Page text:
We test our does twice a year via a blood test for CAE. They have tested negative for 12 years, and we know it is safe for their kids to nurse them. In our opinion, it is better for both, and the natural colostrum is best directly from the mother. Milking it out and reheating it results in a gummy and thick consistency, making it difficult to give a kid after the fact. Not to even mention that heating destroys valuable nutrients.

We have also found that natural stimulation from kids increases the milk a doe has to offer. A machine can only stimulate so much. On the other hand, as kids grow and age, they can damage the teats and stretch them out, damaging the “show” appearance of the udder.

Kidding Season at Honey Sweetie Acres

OK, back to the recent birth:  We give the mother a shot of oxytocin (the exact same drug given to pregnant women so stimulate contractions) to help her pass the afterbirth. This is crucial in the first 24 hours after birth. The shot also helps her milk to come in fully. She will also receive a shot of Bo-Se, which is a combination of Vitamin E & Selenium, both crucial to birthing recovery. Other options are vitamin injections and probiotics, it depends on what the doe needs at the time. This means we are in the barn, usually for up to an hour after the birth, watching for the placenta to be expelled and making sure the baby nurses. Regardless of the outside temperature, we don’t go in the house until we SEE the baby eat on its own.

Stress Free Birth

We want the birth as stress-free birth as possible. But sometimes, it does not happen that way. They are sometimes born weak, even to the point of resuscitation. Sometimes a kid will be unable to nurse or lack interest. This is sometimes due to a shortage of oxygen during birth. These babies must be “tubed” and have colostrum delivered via a thin flexible tube passed down their throat directly to their stomach. We don’t like tubing babies, but sometimes it is necessary and can be the difference between saving or losing a kid.

If tubing becomes necessary, we usually end up with a house guest for 7 – 10 days. If the kid bounces back quickly (24-48 hrs), we will return them to their mother and encourage them to nurse her. Some mothers will accept a “delayed” kid back, and some mothers will not. We hope they will accept the little one back, but if not, we now have a bottle baby to feed 3 – 4 times per day for the first few weeks!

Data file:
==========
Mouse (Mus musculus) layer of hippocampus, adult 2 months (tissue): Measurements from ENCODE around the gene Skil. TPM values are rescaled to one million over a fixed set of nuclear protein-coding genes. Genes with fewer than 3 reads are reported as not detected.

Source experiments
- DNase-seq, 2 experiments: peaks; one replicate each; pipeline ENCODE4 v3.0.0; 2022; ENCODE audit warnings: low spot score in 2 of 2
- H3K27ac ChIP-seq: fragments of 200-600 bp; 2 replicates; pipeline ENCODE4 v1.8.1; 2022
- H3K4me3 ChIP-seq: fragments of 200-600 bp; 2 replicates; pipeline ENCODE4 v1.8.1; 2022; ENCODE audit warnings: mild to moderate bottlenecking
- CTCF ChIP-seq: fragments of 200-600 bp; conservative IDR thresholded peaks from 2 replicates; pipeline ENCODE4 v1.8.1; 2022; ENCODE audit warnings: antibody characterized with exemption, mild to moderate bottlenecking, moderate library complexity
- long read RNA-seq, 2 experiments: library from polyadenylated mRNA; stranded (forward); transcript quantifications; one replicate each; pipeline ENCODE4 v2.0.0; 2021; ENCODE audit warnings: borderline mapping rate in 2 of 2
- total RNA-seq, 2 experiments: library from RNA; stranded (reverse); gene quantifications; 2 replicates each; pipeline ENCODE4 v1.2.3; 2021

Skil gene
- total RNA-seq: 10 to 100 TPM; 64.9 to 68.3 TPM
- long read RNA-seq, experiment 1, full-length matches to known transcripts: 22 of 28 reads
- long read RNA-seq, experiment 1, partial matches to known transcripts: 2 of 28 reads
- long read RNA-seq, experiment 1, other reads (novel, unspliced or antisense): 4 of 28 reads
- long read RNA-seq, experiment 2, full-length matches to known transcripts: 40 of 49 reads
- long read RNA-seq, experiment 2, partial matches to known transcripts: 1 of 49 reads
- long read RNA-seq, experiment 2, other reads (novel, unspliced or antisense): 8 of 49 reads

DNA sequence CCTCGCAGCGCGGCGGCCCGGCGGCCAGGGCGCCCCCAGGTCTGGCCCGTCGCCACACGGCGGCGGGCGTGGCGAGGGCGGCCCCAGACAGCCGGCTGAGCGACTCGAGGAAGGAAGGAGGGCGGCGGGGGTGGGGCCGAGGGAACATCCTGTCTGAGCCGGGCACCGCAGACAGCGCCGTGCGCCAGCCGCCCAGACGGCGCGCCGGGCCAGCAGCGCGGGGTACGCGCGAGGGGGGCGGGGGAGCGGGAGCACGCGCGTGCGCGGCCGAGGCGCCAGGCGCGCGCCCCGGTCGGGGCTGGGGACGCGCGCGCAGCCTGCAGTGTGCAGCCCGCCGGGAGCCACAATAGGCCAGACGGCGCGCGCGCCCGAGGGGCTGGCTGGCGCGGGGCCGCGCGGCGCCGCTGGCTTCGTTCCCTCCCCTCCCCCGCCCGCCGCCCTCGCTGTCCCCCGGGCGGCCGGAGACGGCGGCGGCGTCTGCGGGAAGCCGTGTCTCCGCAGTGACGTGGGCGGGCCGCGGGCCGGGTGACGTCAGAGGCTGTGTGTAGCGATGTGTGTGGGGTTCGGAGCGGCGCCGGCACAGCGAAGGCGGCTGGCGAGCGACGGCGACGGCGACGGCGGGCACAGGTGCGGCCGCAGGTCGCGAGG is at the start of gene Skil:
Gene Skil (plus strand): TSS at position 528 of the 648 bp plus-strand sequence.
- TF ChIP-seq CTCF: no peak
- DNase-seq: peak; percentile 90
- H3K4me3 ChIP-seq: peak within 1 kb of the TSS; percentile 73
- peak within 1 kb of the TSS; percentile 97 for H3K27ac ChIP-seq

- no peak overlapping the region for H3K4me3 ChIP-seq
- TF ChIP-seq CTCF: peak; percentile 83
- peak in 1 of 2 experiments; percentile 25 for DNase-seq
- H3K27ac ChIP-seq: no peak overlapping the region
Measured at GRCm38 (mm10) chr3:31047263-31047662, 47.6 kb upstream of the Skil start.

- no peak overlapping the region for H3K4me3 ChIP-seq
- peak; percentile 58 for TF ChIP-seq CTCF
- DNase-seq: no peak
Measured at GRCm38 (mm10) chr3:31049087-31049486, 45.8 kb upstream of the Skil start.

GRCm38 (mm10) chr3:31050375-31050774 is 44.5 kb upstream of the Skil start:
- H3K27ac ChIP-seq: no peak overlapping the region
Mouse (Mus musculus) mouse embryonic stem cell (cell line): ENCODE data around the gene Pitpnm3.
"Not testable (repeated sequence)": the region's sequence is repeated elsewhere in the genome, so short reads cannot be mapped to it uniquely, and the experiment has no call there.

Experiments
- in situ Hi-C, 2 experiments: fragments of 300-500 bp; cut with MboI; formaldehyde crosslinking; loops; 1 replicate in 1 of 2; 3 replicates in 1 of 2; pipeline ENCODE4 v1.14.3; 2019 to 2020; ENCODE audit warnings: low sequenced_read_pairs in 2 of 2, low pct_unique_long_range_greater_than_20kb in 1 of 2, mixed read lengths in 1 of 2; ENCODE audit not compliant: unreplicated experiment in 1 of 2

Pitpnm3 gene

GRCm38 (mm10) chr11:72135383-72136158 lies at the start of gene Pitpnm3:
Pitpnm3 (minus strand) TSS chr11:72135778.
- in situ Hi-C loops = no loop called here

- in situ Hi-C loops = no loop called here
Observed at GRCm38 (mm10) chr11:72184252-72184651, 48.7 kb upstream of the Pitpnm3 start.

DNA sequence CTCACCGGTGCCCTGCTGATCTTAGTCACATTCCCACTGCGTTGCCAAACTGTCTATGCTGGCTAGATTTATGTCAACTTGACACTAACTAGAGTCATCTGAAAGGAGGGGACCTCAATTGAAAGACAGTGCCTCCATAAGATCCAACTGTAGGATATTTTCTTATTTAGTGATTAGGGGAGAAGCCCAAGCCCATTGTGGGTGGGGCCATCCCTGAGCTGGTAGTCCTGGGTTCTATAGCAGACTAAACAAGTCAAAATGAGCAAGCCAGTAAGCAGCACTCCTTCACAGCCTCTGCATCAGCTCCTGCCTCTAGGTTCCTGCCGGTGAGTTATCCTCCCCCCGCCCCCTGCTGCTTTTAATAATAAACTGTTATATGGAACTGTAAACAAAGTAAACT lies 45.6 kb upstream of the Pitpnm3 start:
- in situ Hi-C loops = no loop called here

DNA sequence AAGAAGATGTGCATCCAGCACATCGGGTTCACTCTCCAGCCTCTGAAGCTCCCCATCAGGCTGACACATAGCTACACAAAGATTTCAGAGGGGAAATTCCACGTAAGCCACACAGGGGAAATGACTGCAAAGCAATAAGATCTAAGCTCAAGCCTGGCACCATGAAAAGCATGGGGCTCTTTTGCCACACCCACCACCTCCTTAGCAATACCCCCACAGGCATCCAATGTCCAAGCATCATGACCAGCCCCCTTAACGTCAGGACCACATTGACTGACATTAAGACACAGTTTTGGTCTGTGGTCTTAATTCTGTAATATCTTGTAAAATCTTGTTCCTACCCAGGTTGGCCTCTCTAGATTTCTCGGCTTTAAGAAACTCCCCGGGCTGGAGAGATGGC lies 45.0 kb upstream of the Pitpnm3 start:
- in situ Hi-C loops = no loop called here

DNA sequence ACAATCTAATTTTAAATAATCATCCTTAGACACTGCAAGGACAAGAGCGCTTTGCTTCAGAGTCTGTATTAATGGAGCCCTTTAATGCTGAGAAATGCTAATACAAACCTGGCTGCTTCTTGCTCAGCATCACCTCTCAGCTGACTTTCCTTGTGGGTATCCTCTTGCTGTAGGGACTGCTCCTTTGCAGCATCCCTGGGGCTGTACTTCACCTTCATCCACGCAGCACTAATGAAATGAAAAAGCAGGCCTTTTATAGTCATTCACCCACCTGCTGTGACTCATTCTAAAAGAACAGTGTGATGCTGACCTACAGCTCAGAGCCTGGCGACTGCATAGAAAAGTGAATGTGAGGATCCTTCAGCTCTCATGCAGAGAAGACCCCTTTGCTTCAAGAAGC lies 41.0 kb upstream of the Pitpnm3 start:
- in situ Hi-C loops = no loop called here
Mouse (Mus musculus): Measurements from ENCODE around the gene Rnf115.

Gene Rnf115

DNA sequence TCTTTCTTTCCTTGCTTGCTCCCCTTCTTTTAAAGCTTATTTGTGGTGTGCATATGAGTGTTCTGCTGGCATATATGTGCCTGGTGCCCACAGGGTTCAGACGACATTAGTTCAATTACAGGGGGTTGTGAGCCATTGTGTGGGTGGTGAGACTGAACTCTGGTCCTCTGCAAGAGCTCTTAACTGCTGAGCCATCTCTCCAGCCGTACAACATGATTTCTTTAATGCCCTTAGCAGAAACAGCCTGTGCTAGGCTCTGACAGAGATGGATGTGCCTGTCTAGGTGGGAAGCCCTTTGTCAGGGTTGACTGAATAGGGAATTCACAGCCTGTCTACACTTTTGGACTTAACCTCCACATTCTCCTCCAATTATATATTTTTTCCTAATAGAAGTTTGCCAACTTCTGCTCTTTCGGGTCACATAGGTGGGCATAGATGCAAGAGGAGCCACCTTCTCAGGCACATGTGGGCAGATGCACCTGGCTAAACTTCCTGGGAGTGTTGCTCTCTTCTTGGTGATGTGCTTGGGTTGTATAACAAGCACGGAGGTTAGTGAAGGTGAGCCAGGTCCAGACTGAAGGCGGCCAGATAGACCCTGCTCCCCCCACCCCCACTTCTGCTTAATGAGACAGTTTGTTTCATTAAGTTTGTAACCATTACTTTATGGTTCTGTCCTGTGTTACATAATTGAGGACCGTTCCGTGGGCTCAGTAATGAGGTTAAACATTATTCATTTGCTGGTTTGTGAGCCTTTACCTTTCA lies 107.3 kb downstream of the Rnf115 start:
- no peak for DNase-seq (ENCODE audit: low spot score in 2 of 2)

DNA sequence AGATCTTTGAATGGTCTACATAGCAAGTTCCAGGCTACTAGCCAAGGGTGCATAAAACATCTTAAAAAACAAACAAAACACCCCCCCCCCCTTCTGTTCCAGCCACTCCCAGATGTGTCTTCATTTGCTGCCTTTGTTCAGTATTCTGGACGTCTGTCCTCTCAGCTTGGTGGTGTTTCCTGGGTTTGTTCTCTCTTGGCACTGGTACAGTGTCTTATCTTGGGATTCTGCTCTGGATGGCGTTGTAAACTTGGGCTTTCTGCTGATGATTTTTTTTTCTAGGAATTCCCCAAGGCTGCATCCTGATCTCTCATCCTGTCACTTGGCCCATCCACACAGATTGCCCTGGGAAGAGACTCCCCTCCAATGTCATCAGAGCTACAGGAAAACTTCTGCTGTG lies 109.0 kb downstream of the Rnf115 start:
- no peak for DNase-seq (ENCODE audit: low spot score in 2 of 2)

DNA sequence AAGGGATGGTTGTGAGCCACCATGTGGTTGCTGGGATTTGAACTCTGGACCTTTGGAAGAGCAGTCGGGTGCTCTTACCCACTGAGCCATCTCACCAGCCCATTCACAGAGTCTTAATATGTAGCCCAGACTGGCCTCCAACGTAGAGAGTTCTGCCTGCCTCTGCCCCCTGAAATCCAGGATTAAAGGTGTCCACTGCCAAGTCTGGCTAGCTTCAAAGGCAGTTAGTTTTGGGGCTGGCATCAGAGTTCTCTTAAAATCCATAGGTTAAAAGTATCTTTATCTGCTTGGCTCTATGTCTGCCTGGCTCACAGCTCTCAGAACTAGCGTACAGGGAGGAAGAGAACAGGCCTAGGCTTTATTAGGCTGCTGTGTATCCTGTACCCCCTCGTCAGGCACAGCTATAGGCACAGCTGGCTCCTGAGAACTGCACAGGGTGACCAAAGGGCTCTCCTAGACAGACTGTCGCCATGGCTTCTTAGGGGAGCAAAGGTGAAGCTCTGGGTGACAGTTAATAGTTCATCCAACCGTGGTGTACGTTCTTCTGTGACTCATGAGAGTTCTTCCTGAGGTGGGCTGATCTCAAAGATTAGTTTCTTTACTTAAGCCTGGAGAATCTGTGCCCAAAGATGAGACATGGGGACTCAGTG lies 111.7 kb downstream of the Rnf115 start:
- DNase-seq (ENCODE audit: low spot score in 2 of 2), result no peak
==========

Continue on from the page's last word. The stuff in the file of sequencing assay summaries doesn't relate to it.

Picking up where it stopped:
Separating a mother and her baby is always a last resort and only done as proper health care dictates. We will often post Facebook photos of babies on bottles (because they are cute with their voracious appetites). Sadly, angry comments surface from those who know little to nothing about the entire process, the care given, and the hours we commit to providing the best care possible.

It surprises many, but goat mothers are not as attached as human mothers. If nursing the kids becomes uncomfortable or they are too aggressive with her udder, the mother will walk away, preventing them from nursing. It is at this point it may be time to switch the little one to a bottle.

Switching to a Bottle

Switching a baby to a bottle is dependent on many factors. It has nothing to do with convenience. Every situation is different. Frankly, it is more convenient to let them continue to nurse Mom unabated, but that may not be in the best interest of either the mother or the kid. Bottles much are cleaned and sterilized between every feeding, then refilled and refrigerated before the next feeding. When it is time to feed, the bottles are placed in hot water buckets to warm them slowly so as not to impede nutrients.

So as you can see, kidding season can be quite time-consuming. But seeing the miracle of birth and watching the little ones reach their potential makes it all worth it for us.

Our Kidding Schedule